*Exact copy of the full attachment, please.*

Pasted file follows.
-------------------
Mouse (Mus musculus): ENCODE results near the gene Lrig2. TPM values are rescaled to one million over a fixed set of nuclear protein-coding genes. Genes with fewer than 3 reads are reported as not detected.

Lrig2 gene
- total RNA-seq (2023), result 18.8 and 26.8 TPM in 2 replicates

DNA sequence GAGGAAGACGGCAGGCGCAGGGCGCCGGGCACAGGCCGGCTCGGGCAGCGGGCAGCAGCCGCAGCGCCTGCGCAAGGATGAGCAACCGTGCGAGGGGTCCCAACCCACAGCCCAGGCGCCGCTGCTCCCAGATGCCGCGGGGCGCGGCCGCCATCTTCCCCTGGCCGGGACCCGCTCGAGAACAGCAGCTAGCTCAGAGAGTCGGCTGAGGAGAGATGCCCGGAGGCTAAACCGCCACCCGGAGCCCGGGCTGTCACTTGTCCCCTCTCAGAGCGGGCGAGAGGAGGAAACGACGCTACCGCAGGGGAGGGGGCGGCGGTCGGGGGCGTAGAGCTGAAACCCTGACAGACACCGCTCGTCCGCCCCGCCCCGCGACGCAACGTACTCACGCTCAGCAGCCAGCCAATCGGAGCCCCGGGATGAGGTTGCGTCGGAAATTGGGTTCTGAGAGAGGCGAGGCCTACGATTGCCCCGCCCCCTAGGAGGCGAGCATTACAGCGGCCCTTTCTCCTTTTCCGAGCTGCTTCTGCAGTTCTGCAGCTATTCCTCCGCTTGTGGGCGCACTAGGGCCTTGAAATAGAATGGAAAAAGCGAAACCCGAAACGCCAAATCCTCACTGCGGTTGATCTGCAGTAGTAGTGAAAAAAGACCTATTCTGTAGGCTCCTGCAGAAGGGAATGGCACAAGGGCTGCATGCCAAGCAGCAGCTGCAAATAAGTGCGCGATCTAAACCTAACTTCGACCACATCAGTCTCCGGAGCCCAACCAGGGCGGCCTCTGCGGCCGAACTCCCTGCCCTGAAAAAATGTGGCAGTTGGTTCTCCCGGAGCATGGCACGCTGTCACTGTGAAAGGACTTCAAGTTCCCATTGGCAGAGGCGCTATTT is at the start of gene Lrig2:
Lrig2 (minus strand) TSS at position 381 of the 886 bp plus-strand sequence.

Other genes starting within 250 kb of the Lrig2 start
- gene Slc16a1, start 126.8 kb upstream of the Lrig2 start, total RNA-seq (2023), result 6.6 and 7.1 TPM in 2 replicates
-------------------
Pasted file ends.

Mouse (Mus musculus): ENCODE results near the gene Lrig2. TPM values are rescaled to one million over a fixed set of nuclear protein-coding genes. Genes with fewer than 3 reads are reported as not detected.

Lrig2 gene
- total RNA-seq (2023), result 18.8 and 26.8 TPM in 2 replicates

DNA sequence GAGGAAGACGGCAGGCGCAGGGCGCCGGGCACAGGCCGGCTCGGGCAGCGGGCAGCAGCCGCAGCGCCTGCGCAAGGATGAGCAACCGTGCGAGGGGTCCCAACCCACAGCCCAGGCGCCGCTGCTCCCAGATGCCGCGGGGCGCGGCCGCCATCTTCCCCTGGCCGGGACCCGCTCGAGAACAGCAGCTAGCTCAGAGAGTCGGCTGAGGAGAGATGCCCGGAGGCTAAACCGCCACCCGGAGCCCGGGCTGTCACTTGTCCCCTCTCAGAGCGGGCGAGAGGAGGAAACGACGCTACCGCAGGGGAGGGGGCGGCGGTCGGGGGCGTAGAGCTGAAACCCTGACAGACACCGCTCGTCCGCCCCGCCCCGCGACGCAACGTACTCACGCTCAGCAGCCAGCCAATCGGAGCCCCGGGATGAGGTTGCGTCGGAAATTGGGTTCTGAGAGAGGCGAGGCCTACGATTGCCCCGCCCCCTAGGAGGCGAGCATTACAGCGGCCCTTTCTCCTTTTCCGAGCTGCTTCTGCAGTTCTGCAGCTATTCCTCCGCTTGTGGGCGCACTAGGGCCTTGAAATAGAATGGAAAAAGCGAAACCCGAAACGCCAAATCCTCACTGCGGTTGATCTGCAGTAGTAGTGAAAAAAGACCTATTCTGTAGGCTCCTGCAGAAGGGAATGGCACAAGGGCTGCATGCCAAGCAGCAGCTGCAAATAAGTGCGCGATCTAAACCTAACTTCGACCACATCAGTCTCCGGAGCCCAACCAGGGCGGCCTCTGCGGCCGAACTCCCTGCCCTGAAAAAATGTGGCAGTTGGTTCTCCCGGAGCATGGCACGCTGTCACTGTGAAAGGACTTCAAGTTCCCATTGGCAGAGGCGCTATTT is at the start of gene Lrig2:
Lrig2 (minus strand) TSS at position 381 of the 886 bp plus-strand sequence.

Other genes starting within 250 kb of the Lrig2 start
- gene Slc16a1, start 126.8 kb upstream of the Lrig2 start, total RNA-seq (2023), result 6.6 and 7.1 TPM in 2 replicates